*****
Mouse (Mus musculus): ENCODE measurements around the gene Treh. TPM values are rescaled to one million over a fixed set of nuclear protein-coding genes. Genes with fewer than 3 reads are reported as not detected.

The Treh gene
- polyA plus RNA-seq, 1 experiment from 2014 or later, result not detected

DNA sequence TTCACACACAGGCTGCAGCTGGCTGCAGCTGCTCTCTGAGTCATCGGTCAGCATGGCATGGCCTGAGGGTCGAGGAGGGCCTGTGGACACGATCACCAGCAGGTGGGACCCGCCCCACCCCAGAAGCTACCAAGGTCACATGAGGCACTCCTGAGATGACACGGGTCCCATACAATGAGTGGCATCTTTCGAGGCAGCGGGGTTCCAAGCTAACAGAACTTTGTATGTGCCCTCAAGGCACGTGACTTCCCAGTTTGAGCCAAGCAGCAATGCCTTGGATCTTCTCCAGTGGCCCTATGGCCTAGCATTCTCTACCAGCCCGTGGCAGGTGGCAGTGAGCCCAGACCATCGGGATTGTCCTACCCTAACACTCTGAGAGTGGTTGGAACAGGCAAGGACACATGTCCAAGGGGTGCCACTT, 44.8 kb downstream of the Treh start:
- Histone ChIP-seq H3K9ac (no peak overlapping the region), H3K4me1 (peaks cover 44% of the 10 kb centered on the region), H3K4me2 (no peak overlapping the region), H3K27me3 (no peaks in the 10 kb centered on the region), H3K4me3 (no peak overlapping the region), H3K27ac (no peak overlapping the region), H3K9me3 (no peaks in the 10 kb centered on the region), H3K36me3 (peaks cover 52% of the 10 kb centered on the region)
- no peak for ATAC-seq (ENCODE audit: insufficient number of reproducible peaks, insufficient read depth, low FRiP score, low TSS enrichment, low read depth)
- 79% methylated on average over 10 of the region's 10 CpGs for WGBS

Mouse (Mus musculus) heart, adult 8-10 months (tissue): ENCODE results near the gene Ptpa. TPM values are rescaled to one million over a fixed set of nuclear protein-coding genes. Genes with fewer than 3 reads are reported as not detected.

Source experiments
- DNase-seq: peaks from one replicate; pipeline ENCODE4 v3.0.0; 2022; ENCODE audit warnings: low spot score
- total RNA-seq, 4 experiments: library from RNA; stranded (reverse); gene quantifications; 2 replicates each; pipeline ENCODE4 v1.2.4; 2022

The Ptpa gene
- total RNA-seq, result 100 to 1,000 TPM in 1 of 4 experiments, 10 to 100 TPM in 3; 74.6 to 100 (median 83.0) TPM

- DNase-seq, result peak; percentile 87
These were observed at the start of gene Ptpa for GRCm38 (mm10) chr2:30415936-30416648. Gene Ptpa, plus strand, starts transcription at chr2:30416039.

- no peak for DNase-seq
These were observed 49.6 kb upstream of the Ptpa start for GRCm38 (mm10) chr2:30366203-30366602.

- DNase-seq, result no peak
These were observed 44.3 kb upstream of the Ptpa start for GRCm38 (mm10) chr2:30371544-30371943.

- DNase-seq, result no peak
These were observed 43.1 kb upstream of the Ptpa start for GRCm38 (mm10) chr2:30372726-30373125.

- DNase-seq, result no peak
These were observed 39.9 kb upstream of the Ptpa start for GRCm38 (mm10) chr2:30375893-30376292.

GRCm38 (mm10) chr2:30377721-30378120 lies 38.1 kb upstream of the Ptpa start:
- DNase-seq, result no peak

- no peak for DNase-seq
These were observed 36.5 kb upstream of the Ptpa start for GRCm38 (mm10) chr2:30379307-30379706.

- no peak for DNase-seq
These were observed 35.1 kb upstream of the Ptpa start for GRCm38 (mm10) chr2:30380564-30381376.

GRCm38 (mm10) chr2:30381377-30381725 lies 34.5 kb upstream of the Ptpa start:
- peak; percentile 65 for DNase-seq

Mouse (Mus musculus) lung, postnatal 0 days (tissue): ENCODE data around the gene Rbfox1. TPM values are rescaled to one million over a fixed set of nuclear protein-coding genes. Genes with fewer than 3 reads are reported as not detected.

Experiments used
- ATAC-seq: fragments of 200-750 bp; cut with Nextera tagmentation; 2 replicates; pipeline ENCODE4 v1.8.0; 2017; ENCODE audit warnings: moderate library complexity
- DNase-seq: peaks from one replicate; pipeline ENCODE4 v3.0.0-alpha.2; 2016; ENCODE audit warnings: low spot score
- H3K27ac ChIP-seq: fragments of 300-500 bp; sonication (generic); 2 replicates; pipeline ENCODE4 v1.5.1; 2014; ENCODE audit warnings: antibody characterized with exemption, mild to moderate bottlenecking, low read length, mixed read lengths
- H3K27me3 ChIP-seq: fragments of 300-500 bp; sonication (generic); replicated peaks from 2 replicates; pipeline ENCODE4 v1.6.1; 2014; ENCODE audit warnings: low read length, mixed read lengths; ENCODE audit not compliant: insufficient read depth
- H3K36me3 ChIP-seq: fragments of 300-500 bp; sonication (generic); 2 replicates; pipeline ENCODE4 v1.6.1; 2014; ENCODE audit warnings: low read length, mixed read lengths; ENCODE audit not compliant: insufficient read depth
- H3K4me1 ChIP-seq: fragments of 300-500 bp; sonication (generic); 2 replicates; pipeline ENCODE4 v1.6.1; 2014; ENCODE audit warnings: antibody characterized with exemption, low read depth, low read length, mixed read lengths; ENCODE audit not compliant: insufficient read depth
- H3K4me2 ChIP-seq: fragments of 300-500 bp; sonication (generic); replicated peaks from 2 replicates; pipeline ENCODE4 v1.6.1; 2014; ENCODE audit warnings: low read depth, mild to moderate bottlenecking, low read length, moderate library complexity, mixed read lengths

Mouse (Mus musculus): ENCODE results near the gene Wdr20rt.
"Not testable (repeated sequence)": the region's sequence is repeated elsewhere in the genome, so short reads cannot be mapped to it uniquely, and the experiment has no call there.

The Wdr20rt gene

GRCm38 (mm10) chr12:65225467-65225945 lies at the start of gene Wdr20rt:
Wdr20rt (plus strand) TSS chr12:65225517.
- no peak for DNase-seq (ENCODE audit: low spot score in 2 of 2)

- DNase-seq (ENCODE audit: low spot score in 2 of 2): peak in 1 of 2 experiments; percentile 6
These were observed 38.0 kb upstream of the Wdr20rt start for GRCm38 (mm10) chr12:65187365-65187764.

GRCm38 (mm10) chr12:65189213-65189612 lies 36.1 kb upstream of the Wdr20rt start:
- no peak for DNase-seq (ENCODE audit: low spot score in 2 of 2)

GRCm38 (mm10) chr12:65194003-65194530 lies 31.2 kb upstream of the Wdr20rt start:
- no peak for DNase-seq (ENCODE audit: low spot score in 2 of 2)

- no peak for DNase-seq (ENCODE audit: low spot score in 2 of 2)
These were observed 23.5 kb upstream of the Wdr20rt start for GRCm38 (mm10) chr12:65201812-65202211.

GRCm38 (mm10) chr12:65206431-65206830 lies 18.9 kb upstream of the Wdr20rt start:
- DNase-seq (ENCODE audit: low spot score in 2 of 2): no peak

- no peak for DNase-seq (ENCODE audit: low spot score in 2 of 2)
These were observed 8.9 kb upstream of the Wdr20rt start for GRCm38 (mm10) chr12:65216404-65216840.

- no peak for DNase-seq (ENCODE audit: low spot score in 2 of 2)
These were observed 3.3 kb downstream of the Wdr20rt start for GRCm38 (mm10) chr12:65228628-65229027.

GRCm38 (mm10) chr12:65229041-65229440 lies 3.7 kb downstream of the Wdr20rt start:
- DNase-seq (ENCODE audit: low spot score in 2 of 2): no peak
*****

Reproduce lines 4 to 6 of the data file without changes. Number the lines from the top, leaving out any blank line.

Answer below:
DNA sequence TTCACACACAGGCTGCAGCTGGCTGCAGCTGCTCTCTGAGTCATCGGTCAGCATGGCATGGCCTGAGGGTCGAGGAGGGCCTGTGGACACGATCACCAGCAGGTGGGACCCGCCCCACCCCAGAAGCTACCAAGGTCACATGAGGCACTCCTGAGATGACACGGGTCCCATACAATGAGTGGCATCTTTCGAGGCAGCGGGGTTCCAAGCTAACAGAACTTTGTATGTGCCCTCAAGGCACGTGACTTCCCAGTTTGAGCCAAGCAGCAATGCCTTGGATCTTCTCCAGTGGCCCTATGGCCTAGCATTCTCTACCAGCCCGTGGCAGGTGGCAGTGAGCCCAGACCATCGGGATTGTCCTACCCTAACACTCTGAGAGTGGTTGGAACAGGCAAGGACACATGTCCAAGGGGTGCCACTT, 44.8 kb downstream of the Treh start:
- Histone ChIP-seq H3K9ac (no peak overlapping the region), H3K4me1 (peaks cover 44% of the 10 kb centered on the region), H3K4me2 (no peak overlapping the region), H3K27me3 (no peaks in the 10 kb centered on the region), H3K4me3 (no peak overlapping the region), H3K27ac (no peak overlapping the region), H3K9me3 (no peaks in the 10 kb centered on the region), H3K36me3 (peaks cover 52% of the 10 kb centered on the region)
- no peak for ATAC-seq (ENCODE audit: insufficient number of reproducible peaks, insufficient read depth, low FRiP score, low TSS enrichment, low read depth)